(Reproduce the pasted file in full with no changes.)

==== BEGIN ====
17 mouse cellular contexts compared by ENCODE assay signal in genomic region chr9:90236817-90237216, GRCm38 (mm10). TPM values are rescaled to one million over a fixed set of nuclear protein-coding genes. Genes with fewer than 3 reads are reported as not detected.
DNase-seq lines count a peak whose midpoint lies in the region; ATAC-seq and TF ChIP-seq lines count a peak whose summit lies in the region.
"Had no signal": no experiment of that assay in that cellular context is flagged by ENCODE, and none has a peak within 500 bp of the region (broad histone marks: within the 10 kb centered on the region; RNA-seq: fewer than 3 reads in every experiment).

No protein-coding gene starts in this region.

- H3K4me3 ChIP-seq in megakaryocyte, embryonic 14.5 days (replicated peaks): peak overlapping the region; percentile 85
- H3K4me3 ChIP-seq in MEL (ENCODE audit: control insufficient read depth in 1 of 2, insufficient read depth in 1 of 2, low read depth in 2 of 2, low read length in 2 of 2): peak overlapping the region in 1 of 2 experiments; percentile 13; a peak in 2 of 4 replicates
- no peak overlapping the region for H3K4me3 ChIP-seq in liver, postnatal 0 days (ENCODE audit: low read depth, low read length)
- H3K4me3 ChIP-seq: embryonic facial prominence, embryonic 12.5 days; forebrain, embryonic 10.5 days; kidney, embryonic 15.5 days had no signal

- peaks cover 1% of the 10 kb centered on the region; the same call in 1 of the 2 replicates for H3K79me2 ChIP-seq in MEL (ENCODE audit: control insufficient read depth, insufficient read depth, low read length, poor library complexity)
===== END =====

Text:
17 mouse cellular contexts compared by ENCODE assay signal in genomic region chr9:90236817-90237216, GRCm38 (mm10). TPM values are rescaled to one million over a fixed set of nuclear protein-coding genes. Genes with fewer than 3 reads are reported as not detected.
DNase-seq lines count a peak whose midpoint lies in the region; ATAC-seq and TF ChIP-seq lines count a peak whose summit lies in the region.
"Had no signal": no experiment of that assay in that cellular context is flagged by ENCODE, and none has a peak within 500 bp of the region (broad histone marks: within the 10 kb centered on the region; RNA-seq: fewer than 3 reads in every experiment).

No protein-coding gene starts in this region.

- H3K4me3 ChIP-seq in megakaryocyte, embryonic 14.5 days (replicated peaks): peak overlapping the region; percentile 85
- H3K4me3 ChIP-seq in MEL (ENCODE audit: control insufficient read depth in 1 of 2, insufficient read depth in 1 of 2, low read depth in 2 of 2, low read length in 2 of 2): peak overlapping the region in 1 of 2 experiments; percentile 13; a peak in 2 of 4 replicates
- no peak overlapping the region for H3K4me3 ChIP-seq in liver, postnatal 0 days (ENCODE audit: low read depth, low read length)
- H3K4me3 ChIP-seq: embryonic facial prominence, embryonic 12.5 days; forebrain, embryonic 10.5 days; kidney, embryonic 15.5 days had no signal

- peaks cover 1% of the 10 kb centered on the region; the same call in 1 of the 2 replicates for H3K79me2 ChIP-seq in MEL (ENCODE audit: control insufficient read depth, insufficient read depth, low read length, poor library complexity)